Friday, June 11, 2010

An American Deer Hunter In Africa, Part III

Funny how, years later, the details of the guns seem a little less important.  Still, some thoughtful choices and careful preparation will make your hunt more enjoyable...

Part III: You and the Gun

Carry as light and short a rifle as you can shoot well. Longer, heavier pieces have their place, but that place is not "walking and stalking" the bushveld. You’ll want a rifle you can carry in your shooting hand alone, for as long as you need the other hand free to negotiate the thornbush, jump quietly from the truck, or creep through the grass "on all threes." Do not worry so much about recoil from light rifles, unless it contributes to your flinch.

Do not practice for hunting by shooting from the bench. Zero your rifle—or handgun—then leave the bench to practice snap shots, offhand, post rest, kneeling, and maybe a little from sitting. You will almost never find a use for the benchrest and prone positions in the bushveld. Besides, you’ll likely be pleased to discover that practicing from field positions reduces your rifle’s perceived recoil. If recoil is still a distraction you’ll find a PAST Recoil Shield makes a long session with a handy rifle much more pleasant.

Our PH recommended that we zero our rifles for 100 yards. I didn’t change mine as I thought that was kind of close. Then over ten days my longest shot on eight animals—seven game and one varmint—was 90 yards. Shot placement is always critical, but it is especially important when dense cover is always only a few feet away. A "25 meter zero" or "Maximum Point Blank Range" zero will put most of your hits two or three inches above your point of aim over most of the ranges at which you’ll be shooting at game in the bushveld. If you zero for 100 practice enough to know where your rifle puts its bullets at 200 yards just in case, as you may encounter a longer shot. Usually, with longer range comes more time to think about your shot. If you going hunting in open terrain later, make sure you bring extra ammunition and make time to re-zero.

Practice on practical targets. I used eight inch disks cut from cardboard cartons and paper grocery bags for my rifle practice whenever possible. Learn to concentrate on the center of a target that has no specific aiming point, while shooting from field positions, and you’ll be the better for it. By the way, you may notice you’re no longer cutting one, two, or even three MOA. Don’t worry; your rifle hasn’t suddenly gone sour. Practical field shooting tests you much more than the quality of your equipment and, yes, it is a humbling thing.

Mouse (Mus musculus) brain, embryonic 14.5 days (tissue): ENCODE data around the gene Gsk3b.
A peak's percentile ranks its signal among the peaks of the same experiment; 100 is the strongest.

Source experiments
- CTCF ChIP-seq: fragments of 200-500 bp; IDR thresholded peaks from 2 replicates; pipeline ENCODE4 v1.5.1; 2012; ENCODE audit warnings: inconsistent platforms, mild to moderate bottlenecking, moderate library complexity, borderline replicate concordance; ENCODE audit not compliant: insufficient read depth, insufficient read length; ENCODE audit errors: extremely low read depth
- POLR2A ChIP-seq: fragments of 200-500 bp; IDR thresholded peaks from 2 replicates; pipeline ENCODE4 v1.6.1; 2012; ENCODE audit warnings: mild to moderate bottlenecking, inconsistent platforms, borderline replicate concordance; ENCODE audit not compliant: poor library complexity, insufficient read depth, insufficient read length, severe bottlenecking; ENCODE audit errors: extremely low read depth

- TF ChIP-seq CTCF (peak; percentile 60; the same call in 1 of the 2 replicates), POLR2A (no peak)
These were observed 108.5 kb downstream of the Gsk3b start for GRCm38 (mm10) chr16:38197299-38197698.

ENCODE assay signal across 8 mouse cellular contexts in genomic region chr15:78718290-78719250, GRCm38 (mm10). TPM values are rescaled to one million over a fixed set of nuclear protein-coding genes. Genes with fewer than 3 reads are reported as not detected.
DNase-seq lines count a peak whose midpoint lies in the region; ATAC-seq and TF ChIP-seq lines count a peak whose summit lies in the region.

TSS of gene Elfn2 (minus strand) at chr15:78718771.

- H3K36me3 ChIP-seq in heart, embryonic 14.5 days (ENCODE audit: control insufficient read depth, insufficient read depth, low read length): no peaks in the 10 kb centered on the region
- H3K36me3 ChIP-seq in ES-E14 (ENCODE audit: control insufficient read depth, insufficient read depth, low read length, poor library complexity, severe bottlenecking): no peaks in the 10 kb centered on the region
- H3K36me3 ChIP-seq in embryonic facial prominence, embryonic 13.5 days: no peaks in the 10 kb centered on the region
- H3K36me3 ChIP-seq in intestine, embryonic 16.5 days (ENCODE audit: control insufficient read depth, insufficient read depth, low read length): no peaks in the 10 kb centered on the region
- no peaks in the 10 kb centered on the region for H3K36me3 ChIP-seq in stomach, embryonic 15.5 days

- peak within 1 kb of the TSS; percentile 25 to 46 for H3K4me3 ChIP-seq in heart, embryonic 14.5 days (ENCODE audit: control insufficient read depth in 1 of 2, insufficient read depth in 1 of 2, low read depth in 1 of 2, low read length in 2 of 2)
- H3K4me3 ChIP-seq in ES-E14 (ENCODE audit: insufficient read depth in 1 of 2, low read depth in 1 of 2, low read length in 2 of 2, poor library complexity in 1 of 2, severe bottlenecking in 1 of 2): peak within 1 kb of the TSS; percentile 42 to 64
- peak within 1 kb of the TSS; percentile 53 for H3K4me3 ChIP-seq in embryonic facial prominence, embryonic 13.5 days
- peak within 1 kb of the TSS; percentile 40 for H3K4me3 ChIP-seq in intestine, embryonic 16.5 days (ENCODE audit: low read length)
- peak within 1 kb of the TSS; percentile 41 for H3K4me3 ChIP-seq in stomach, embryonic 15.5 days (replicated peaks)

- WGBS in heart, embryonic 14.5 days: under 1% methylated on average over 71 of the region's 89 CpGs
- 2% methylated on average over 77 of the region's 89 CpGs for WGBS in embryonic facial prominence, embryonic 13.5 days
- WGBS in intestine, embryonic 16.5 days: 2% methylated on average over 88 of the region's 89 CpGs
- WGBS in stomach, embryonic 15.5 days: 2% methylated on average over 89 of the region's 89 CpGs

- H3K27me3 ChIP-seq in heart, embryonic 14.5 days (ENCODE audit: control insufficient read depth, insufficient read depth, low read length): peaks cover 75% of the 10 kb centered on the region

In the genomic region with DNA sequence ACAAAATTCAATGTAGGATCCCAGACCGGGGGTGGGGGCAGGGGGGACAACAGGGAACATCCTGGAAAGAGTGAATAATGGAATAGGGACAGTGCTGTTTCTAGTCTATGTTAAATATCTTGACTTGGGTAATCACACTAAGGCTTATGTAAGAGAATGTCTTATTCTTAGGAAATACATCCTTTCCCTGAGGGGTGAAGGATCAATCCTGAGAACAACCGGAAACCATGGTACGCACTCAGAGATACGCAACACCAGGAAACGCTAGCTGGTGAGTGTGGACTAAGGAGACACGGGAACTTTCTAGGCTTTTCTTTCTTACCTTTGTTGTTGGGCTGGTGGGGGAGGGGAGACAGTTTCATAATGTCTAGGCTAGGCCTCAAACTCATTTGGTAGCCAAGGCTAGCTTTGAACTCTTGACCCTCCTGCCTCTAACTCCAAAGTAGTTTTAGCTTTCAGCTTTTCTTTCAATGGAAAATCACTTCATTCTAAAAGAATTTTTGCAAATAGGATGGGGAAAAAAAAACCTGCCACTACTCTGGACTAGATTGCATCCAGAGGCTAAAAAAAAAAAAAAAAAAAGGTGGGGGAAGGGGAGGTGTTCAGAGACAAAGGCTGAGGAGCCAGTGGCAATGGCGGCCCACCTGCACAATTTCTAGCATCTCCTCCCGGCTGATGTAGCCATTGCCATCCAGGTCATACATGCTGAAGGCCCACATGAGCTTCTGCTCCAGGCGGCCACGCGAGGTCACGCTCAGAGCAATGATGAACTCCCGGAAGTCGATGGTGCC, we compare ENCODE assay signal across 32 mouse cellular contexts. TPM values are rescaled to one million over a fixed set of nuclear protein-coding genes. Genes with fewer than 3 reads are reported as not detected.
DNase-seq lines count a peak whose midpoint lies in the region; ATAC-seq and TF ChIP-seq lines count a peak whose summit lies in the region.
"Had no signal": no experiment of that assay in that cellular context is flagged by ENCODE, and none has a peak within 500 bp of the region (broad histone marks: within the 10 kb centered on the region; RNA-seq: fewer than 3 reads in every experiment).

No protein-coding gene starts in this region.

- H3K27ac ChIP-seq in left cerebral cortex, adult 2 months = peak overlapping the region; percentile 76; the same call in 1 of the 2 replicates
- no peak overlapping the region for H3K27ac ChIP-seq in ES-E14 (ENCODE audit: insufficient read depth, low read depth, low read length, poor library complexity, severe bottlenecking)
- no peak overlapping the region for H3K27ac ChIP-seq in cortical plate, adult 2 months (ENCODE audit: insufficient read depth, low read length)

Use a low-powered scope. Set your variable at 1.5, 2, or 3 magnifications; you get the idea. Yeah, all the way to the bottom; then leave it there unless you encounter a long shot in the open. Yours only goes down to 4.5? May I suggest you find a smaller, lighter scope for this trip? I used a fixed four power glass and got caught watching the Impala on the left while a very nice Gemsbok wandered away to the right. I already had a nice Impala; I was hunting for Gemsbok. They were all of 75 yards away. My old 2.5 power Weaver would have been a better choice for all of my rifle shots in the bushveld.

Consider bringing two scopes, each already mounted and zeroed in its own quick detachable rings, especially if you plan to use heavy or hard slugs for close work in the bush, then switch to light slugs for long range hunts in open terrain. Zero one for each bullet. Scopes can go bad on you. One of my hunting companions had two scopes, of highly reputable American manufacture, crack up on him while preparing for the trip. It happens. He had time to mount and zero a replacement and a spare. If you have two good scopes, you can switch to the spare, re-zeroing it if necessary.

Nothing evaporates quicker in the bushveld than a really nice Kudu. I saw several nice bulls, but didn’t manage to get on them in time. Practice shooting as quickly as you’re able. A bullet that lands anywhere near the center of your homemade eight inch practice target right now is much better than a pinwheel you’re ready to deliver a second after the biggest Kudu you’ve ever seen has melted into the bush. On the other hand, learn your limits, so that you shoot no quicker than you can. Don’t take a shot if you’re not ready. Don’t worry about what your PH thinks of you --and your shooting ability-- at that moment. He would rather find you another trophy than spend the rest of the day tracking an animal you hit poorly.

Maker certain your rifle works with the ammunition you decide to bring. Do all your practice shooting from the magazine. I prepared a 220 grain handload that worked fine through the action of my .30-’06 Remington 700 ADL, so long as I only worked it quickly or firmly. When shooting for blood under the African sun I found out that the vigorous "bolt flick" Jeff Cooper taught me at his old Gunsite caused the round nose bullet to stop on the sharp, square edge of the chamber, every time. I bagged three animals with my "single-shot 700" anyway, but switched to 180 grain spitzer ammunition for my last few days of hunting. When I shot my Gemsbok on the last day of the hunt my bolt flick did not tie up the action. Not feeding roundnose bullets under rigorous conditions is no sin, but its better to discover such limitations at the range instead of in the bush. I’d have been happy to use a 200 grain spitzer had I known.